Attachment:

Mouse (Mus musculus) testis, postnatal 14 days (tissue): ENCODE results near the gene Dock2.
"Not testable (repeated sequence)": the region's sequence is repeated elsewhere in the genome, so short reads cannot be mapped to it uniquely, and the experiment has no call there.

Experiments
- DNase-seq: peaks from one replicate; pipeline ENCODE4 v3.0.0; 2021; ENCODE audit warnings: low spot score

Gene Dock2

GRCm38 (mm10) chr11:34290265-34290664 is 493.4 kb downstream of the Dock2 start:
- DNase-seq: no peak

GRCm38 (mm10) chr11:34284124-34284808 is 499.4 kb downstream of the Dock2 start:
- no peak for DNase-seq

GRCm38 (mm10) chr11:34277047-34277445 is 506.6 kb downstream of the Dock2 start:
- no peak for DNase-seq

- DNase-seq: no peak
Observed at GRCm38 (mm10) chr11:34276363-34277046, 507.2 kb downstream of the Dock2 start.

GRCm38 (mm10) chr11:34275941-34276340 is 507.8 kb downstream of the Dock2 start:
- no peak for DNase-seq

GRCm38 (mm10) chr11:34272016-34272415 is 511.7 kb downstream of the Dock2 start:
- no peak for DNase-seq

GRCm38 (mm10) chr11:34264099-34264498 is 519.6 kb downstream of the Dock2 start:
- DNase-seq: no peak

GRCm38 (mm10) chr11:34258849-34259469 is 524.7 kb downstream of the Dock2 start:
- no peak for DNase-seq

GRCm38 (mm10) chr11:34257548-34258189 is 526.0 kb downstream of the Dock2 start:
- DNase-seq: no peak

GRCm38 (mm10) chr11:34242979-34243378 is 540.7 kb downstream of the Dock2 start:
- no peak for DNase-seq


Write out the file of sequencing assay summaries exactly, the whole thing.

Mouse (Mus musculus) testis, postnatal 14 days (tissue): ENCODE results near the gene Dock2.
"Not testable (repeated sequence)": the region's sequence is repeated elsewhere in the genome, so short reads cannot be mapped to it uniquely, and the experiment has no call there.

Experiments
- DNase-seq: peaks from one replicate; pipeline ENCODE4 v3.0.0; 2021; ENCODE audit warnings: low spot score

Gene Dock2

GRCm38 (mm10) chr11:34290265-34290664 is 493.4 kb downstream of the Dock2 start:
- DNase-seq: no peak

GRCm38 (mm10) chr11:34284124-34284808 is 499.4 kb downstream of the Dock2 start:
- no peak for DNase-seq

GRCm38 (mm10) chr11:34277047-34277445 is 506.6 kb downstream of the Dock2 start:
- no peak for DNase-seq

- DNase-seq: no peak
Observed at GRCm38 (mm10) chr11:34276363-34277046, 507.2 kb downstream of the Dock2 start.

GRCm38 (mm10) chr11:34275941-34276340 is 507.8 kb downstream of the Dock2 start:
- no peak for DNase-seq

GRCm38 (mm10) chr11:34272016-34272415 is 511.7 kb downstream of the Dock2 start:
- no peak for DNase-seq

GRCm38 (mm10) chr11:34264099-34264498 is 519.6 kb downstream of the Dock2 start:
- DNase-seq: no peak

GRCm38 (mm10) chr11:34258849-34259469 is 524.7 kb downstream of the Dock2 start:
- no peak for DNase-seq

GRCm38 (mm10) chr11:34257548-34258189 is 526.0 kb downstream of the Dock2 start:
- DNase-seq: no peak

GRCm38 (mm10) chr11:34242979-34243378 is 540.7 kb downstream of the Dock2 start:
- no peak for DNase-seq